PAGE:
This being said, if you fear the fee might seem too high to your potential client, you might decide to break out the individual components of the budget—for example: social media services, $700; web copywriting $1,500—or create a few different tiers of pricing with different services contained in each. The second approach might not work for all types of businesses or proposal requests, but it may be worth considering if you’re worried about your overall fee appearing steep.
With these points in mind, once you've determined how to outline your pricing, you'll list it out (you might even include optional fees or services) and the overall cost for the scope of work you've described.
Step 7: Conclusion
Finally, your conclusion should wrap up your understanding of the project, your proposed solutions, and what kind of work (and costs) are involved. This is your last opportunity to make a compelling case within your business proposal—reiterate what you intend to do, and why it beats your competitors’ ideas.
If you're writing an RFP, again, meaning a potential client has requested this document from you, you might also include a terms and conditions section at this point. This end-on piece would detail the terms of your pricing, schedule, and scope of work that the client would be agreeing to by accepting this proposal.
Bonus step: Appendix (optional)
After the conclusion, you might also decide to include an appendix—where you add any supplemental information that that either doesn’t fit within the main proposal without being disruptive for the reader, or is less than essential to understanding the main components of your proposal. You’ll likely only need an appendix if you have stats, figures, illustrations, or examples of work that you want to share with your potential client. This being said, you might also include contact information, details about your team, and other relevant information in this section.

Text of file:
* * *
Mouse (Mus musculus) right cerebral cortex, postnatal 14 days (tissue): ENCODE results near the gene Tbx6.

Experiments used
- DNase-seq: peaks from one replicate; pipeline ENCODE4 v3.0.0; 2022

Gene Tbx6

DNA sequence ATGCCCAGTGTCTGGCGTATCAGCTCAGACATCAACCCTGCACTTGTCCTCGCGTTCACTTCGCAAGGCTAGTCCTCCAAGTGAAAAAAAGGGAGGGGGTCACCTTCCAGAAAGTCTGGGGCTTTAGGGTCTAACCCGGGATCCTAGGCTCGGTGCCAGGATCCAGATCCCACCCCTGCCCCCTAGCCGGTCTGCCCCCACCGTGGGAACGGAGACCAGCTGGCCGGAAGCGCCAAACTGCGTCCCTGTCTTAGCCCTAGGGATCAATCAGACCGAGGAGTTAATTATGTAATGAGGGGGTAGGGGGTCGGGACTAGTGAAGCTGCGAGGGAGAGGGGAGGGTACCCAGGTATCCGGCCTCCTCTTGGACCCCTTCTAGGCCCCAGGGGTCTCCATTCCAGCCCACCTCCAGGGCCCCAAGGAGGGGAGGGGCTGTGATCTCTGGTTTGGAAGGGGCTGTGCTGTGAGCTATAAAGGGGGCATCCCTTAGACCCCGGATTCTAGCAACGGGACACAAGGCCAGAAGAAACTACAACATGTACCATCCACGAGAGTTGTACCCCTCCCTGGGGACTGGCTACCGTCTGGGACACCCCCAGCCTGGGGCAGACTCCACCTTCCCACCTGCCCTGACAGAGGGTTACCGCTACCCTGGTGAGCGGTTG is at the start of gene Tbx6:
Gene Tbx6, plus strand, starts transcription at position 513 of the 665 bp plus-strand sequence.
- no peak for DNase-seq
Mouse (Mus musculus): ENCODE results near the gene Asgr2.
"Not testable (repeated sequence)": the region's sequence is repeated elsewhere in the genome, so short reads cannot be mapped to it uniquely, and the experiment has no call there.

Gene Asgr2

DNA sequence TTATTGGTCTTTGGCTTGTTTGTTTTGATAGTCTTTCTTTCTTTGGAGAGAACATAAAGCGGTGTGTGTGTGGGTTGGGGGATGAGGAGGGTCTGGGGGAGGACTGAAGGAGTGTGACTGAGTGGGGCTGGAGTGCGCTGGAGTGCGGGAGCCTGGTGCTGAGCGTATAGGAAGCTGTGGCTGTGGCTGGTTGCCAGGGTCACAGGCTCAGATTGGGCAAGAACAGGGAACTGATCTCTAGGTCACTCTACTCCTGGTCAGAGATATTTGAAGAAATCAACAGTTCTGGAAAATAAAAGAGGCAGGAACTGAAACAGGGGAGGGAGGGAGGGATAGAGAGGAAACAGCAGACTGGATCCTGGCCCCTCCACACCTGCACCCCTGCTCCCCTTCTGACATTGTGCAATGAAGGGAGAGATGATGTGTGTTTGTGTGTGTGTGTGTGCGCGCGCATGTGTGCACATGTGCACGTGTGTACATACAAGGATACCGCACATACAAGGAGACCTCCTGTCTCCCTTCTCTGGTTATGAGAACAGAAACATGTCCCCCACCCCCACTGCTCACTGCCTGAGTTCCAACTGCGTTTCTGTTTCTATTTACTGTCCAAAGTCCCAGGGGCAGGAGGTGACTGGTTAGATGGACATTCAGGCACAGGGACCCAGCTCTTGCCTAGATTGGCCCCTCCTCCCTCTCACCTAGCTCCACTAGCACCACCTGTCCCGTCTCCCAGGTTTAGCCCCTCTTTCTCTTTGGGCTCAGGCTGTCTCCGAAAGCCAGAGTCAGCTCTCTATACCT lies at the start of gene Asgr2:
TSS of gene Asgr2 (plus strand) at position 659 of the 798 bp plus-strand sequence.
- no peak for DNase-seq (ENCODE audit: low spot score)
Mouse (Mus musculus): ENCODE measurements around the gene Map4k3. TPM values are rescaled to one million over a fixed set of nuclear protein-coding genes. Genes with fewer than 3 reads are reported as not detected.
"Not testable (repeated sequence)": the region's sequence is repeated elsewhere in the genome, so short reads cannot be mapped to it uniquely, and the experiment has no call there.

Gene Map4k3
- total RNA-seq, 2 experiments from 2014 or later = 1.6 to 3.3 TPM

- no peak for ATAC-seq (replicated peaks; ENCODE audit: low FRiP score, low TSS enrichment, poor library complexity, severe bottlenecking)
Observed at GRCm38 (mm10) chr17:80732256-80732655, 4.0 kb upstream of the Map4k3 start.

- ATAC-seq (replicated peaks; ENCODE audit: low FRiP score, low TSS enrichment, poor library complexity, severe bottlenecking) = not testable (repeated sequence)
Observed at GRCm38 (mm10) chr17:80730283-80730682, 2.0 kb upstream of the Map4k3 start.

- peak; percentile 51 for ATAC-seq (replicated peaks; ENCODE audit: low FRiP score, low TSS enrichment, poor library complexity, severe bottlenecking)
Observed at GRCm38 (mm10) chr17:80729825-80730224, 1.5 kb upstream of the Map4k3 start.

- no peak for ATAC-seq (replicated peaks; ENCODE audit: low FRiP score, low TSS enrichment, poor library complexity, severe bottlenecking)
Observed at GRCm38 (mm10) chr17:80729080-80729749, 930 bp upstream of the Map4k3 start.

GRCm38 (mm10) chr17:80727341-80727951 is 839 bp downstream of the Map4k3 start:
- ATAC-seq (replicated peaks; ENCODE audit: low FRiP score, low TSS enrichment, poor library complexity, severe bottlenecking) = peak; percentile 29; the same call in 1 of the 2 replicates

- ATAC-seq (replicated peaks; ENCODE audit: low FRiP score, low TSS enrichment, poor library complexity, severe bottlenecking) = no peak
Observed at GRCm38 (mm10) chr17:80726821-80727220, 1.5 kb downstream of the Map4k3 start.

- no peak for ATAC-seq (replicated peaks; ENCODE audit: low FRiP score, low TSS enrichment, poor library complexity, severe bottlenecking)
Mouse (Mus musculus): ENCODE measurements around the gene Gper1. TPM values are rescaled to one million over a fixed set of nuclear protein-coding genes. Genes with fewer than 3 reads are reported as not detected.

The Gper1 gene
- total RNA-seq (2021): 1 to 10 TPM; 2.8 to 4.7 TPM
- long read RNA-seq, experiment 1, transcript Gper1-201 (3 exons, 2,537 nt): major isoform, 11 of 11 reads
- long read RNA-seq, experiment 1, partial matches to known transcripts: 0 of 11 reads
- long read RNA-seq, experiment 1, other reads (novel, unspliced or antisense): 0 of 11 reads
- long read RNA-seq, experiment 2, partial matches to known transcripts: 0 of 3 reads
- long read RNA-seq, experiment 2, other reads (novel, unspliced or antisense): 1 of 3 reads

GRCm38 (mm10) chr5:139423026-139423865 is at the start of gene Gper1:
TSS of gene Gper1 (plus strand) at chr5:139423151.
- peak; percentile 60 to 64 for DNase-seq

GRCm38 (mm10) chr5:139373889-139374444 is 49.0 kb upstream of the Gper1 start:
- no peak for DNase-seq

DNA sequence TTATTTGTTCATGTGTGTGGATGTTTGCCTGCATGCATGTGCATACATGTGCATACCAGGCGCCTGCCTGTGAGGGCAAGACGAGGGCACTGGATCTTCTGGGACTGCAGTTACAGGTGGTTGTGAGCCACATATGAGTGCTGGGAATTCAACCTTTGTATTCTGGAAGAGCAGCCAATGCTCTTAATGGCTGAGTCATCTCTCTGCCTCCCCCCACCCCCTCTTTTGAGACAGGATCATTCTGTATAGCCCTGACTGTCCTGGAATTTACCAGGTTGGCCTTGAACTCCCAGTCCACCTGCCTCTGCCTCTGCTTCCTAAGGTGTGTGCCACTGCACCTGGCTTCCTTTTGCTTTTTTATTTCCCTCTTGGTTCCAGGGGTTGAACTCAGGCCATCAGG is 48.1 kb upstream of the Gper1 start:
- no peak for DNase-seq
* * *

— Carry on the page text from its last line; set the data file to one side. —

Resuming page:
If you don't have any additional information to include, don't worry—you can end your business proposal with the conclusion section.
Business proposal considerations
Before you dive into determining how to write a business proposal that will give you a competitive edge, there are a few important things to keep in mind.
First, you'll want to make sure that you’re accomplishing the right objectives with your proposal. When writing a business proposal, you’re trying to walk a line between both promoting your company and addressing the needs of your would-be client, which can be difficult for any company to do.
This being said, you'll want to remember that a business proposal is different than a business plan, which you likely already wrote for your company when you were starting your business. Your business plan spells out your company's overall growth goals and objectives, but a business proposal speaks directly to a specific could-be client with the purpose of winning their business for your company.
With this in mind, in order to write a business proposal for any potential client, you'll need to establish your internal objectives and how these will contribute to the work you're proposing. To explain, you'll need to consider the following:
What tasks will need to be done for this work?
Who will do each task, and oversee the job at large?
What you’ll charge for the job?
Where will the work be delivered?
When will it be done?
Why are you the best fit for the job the client needs to be accomplished?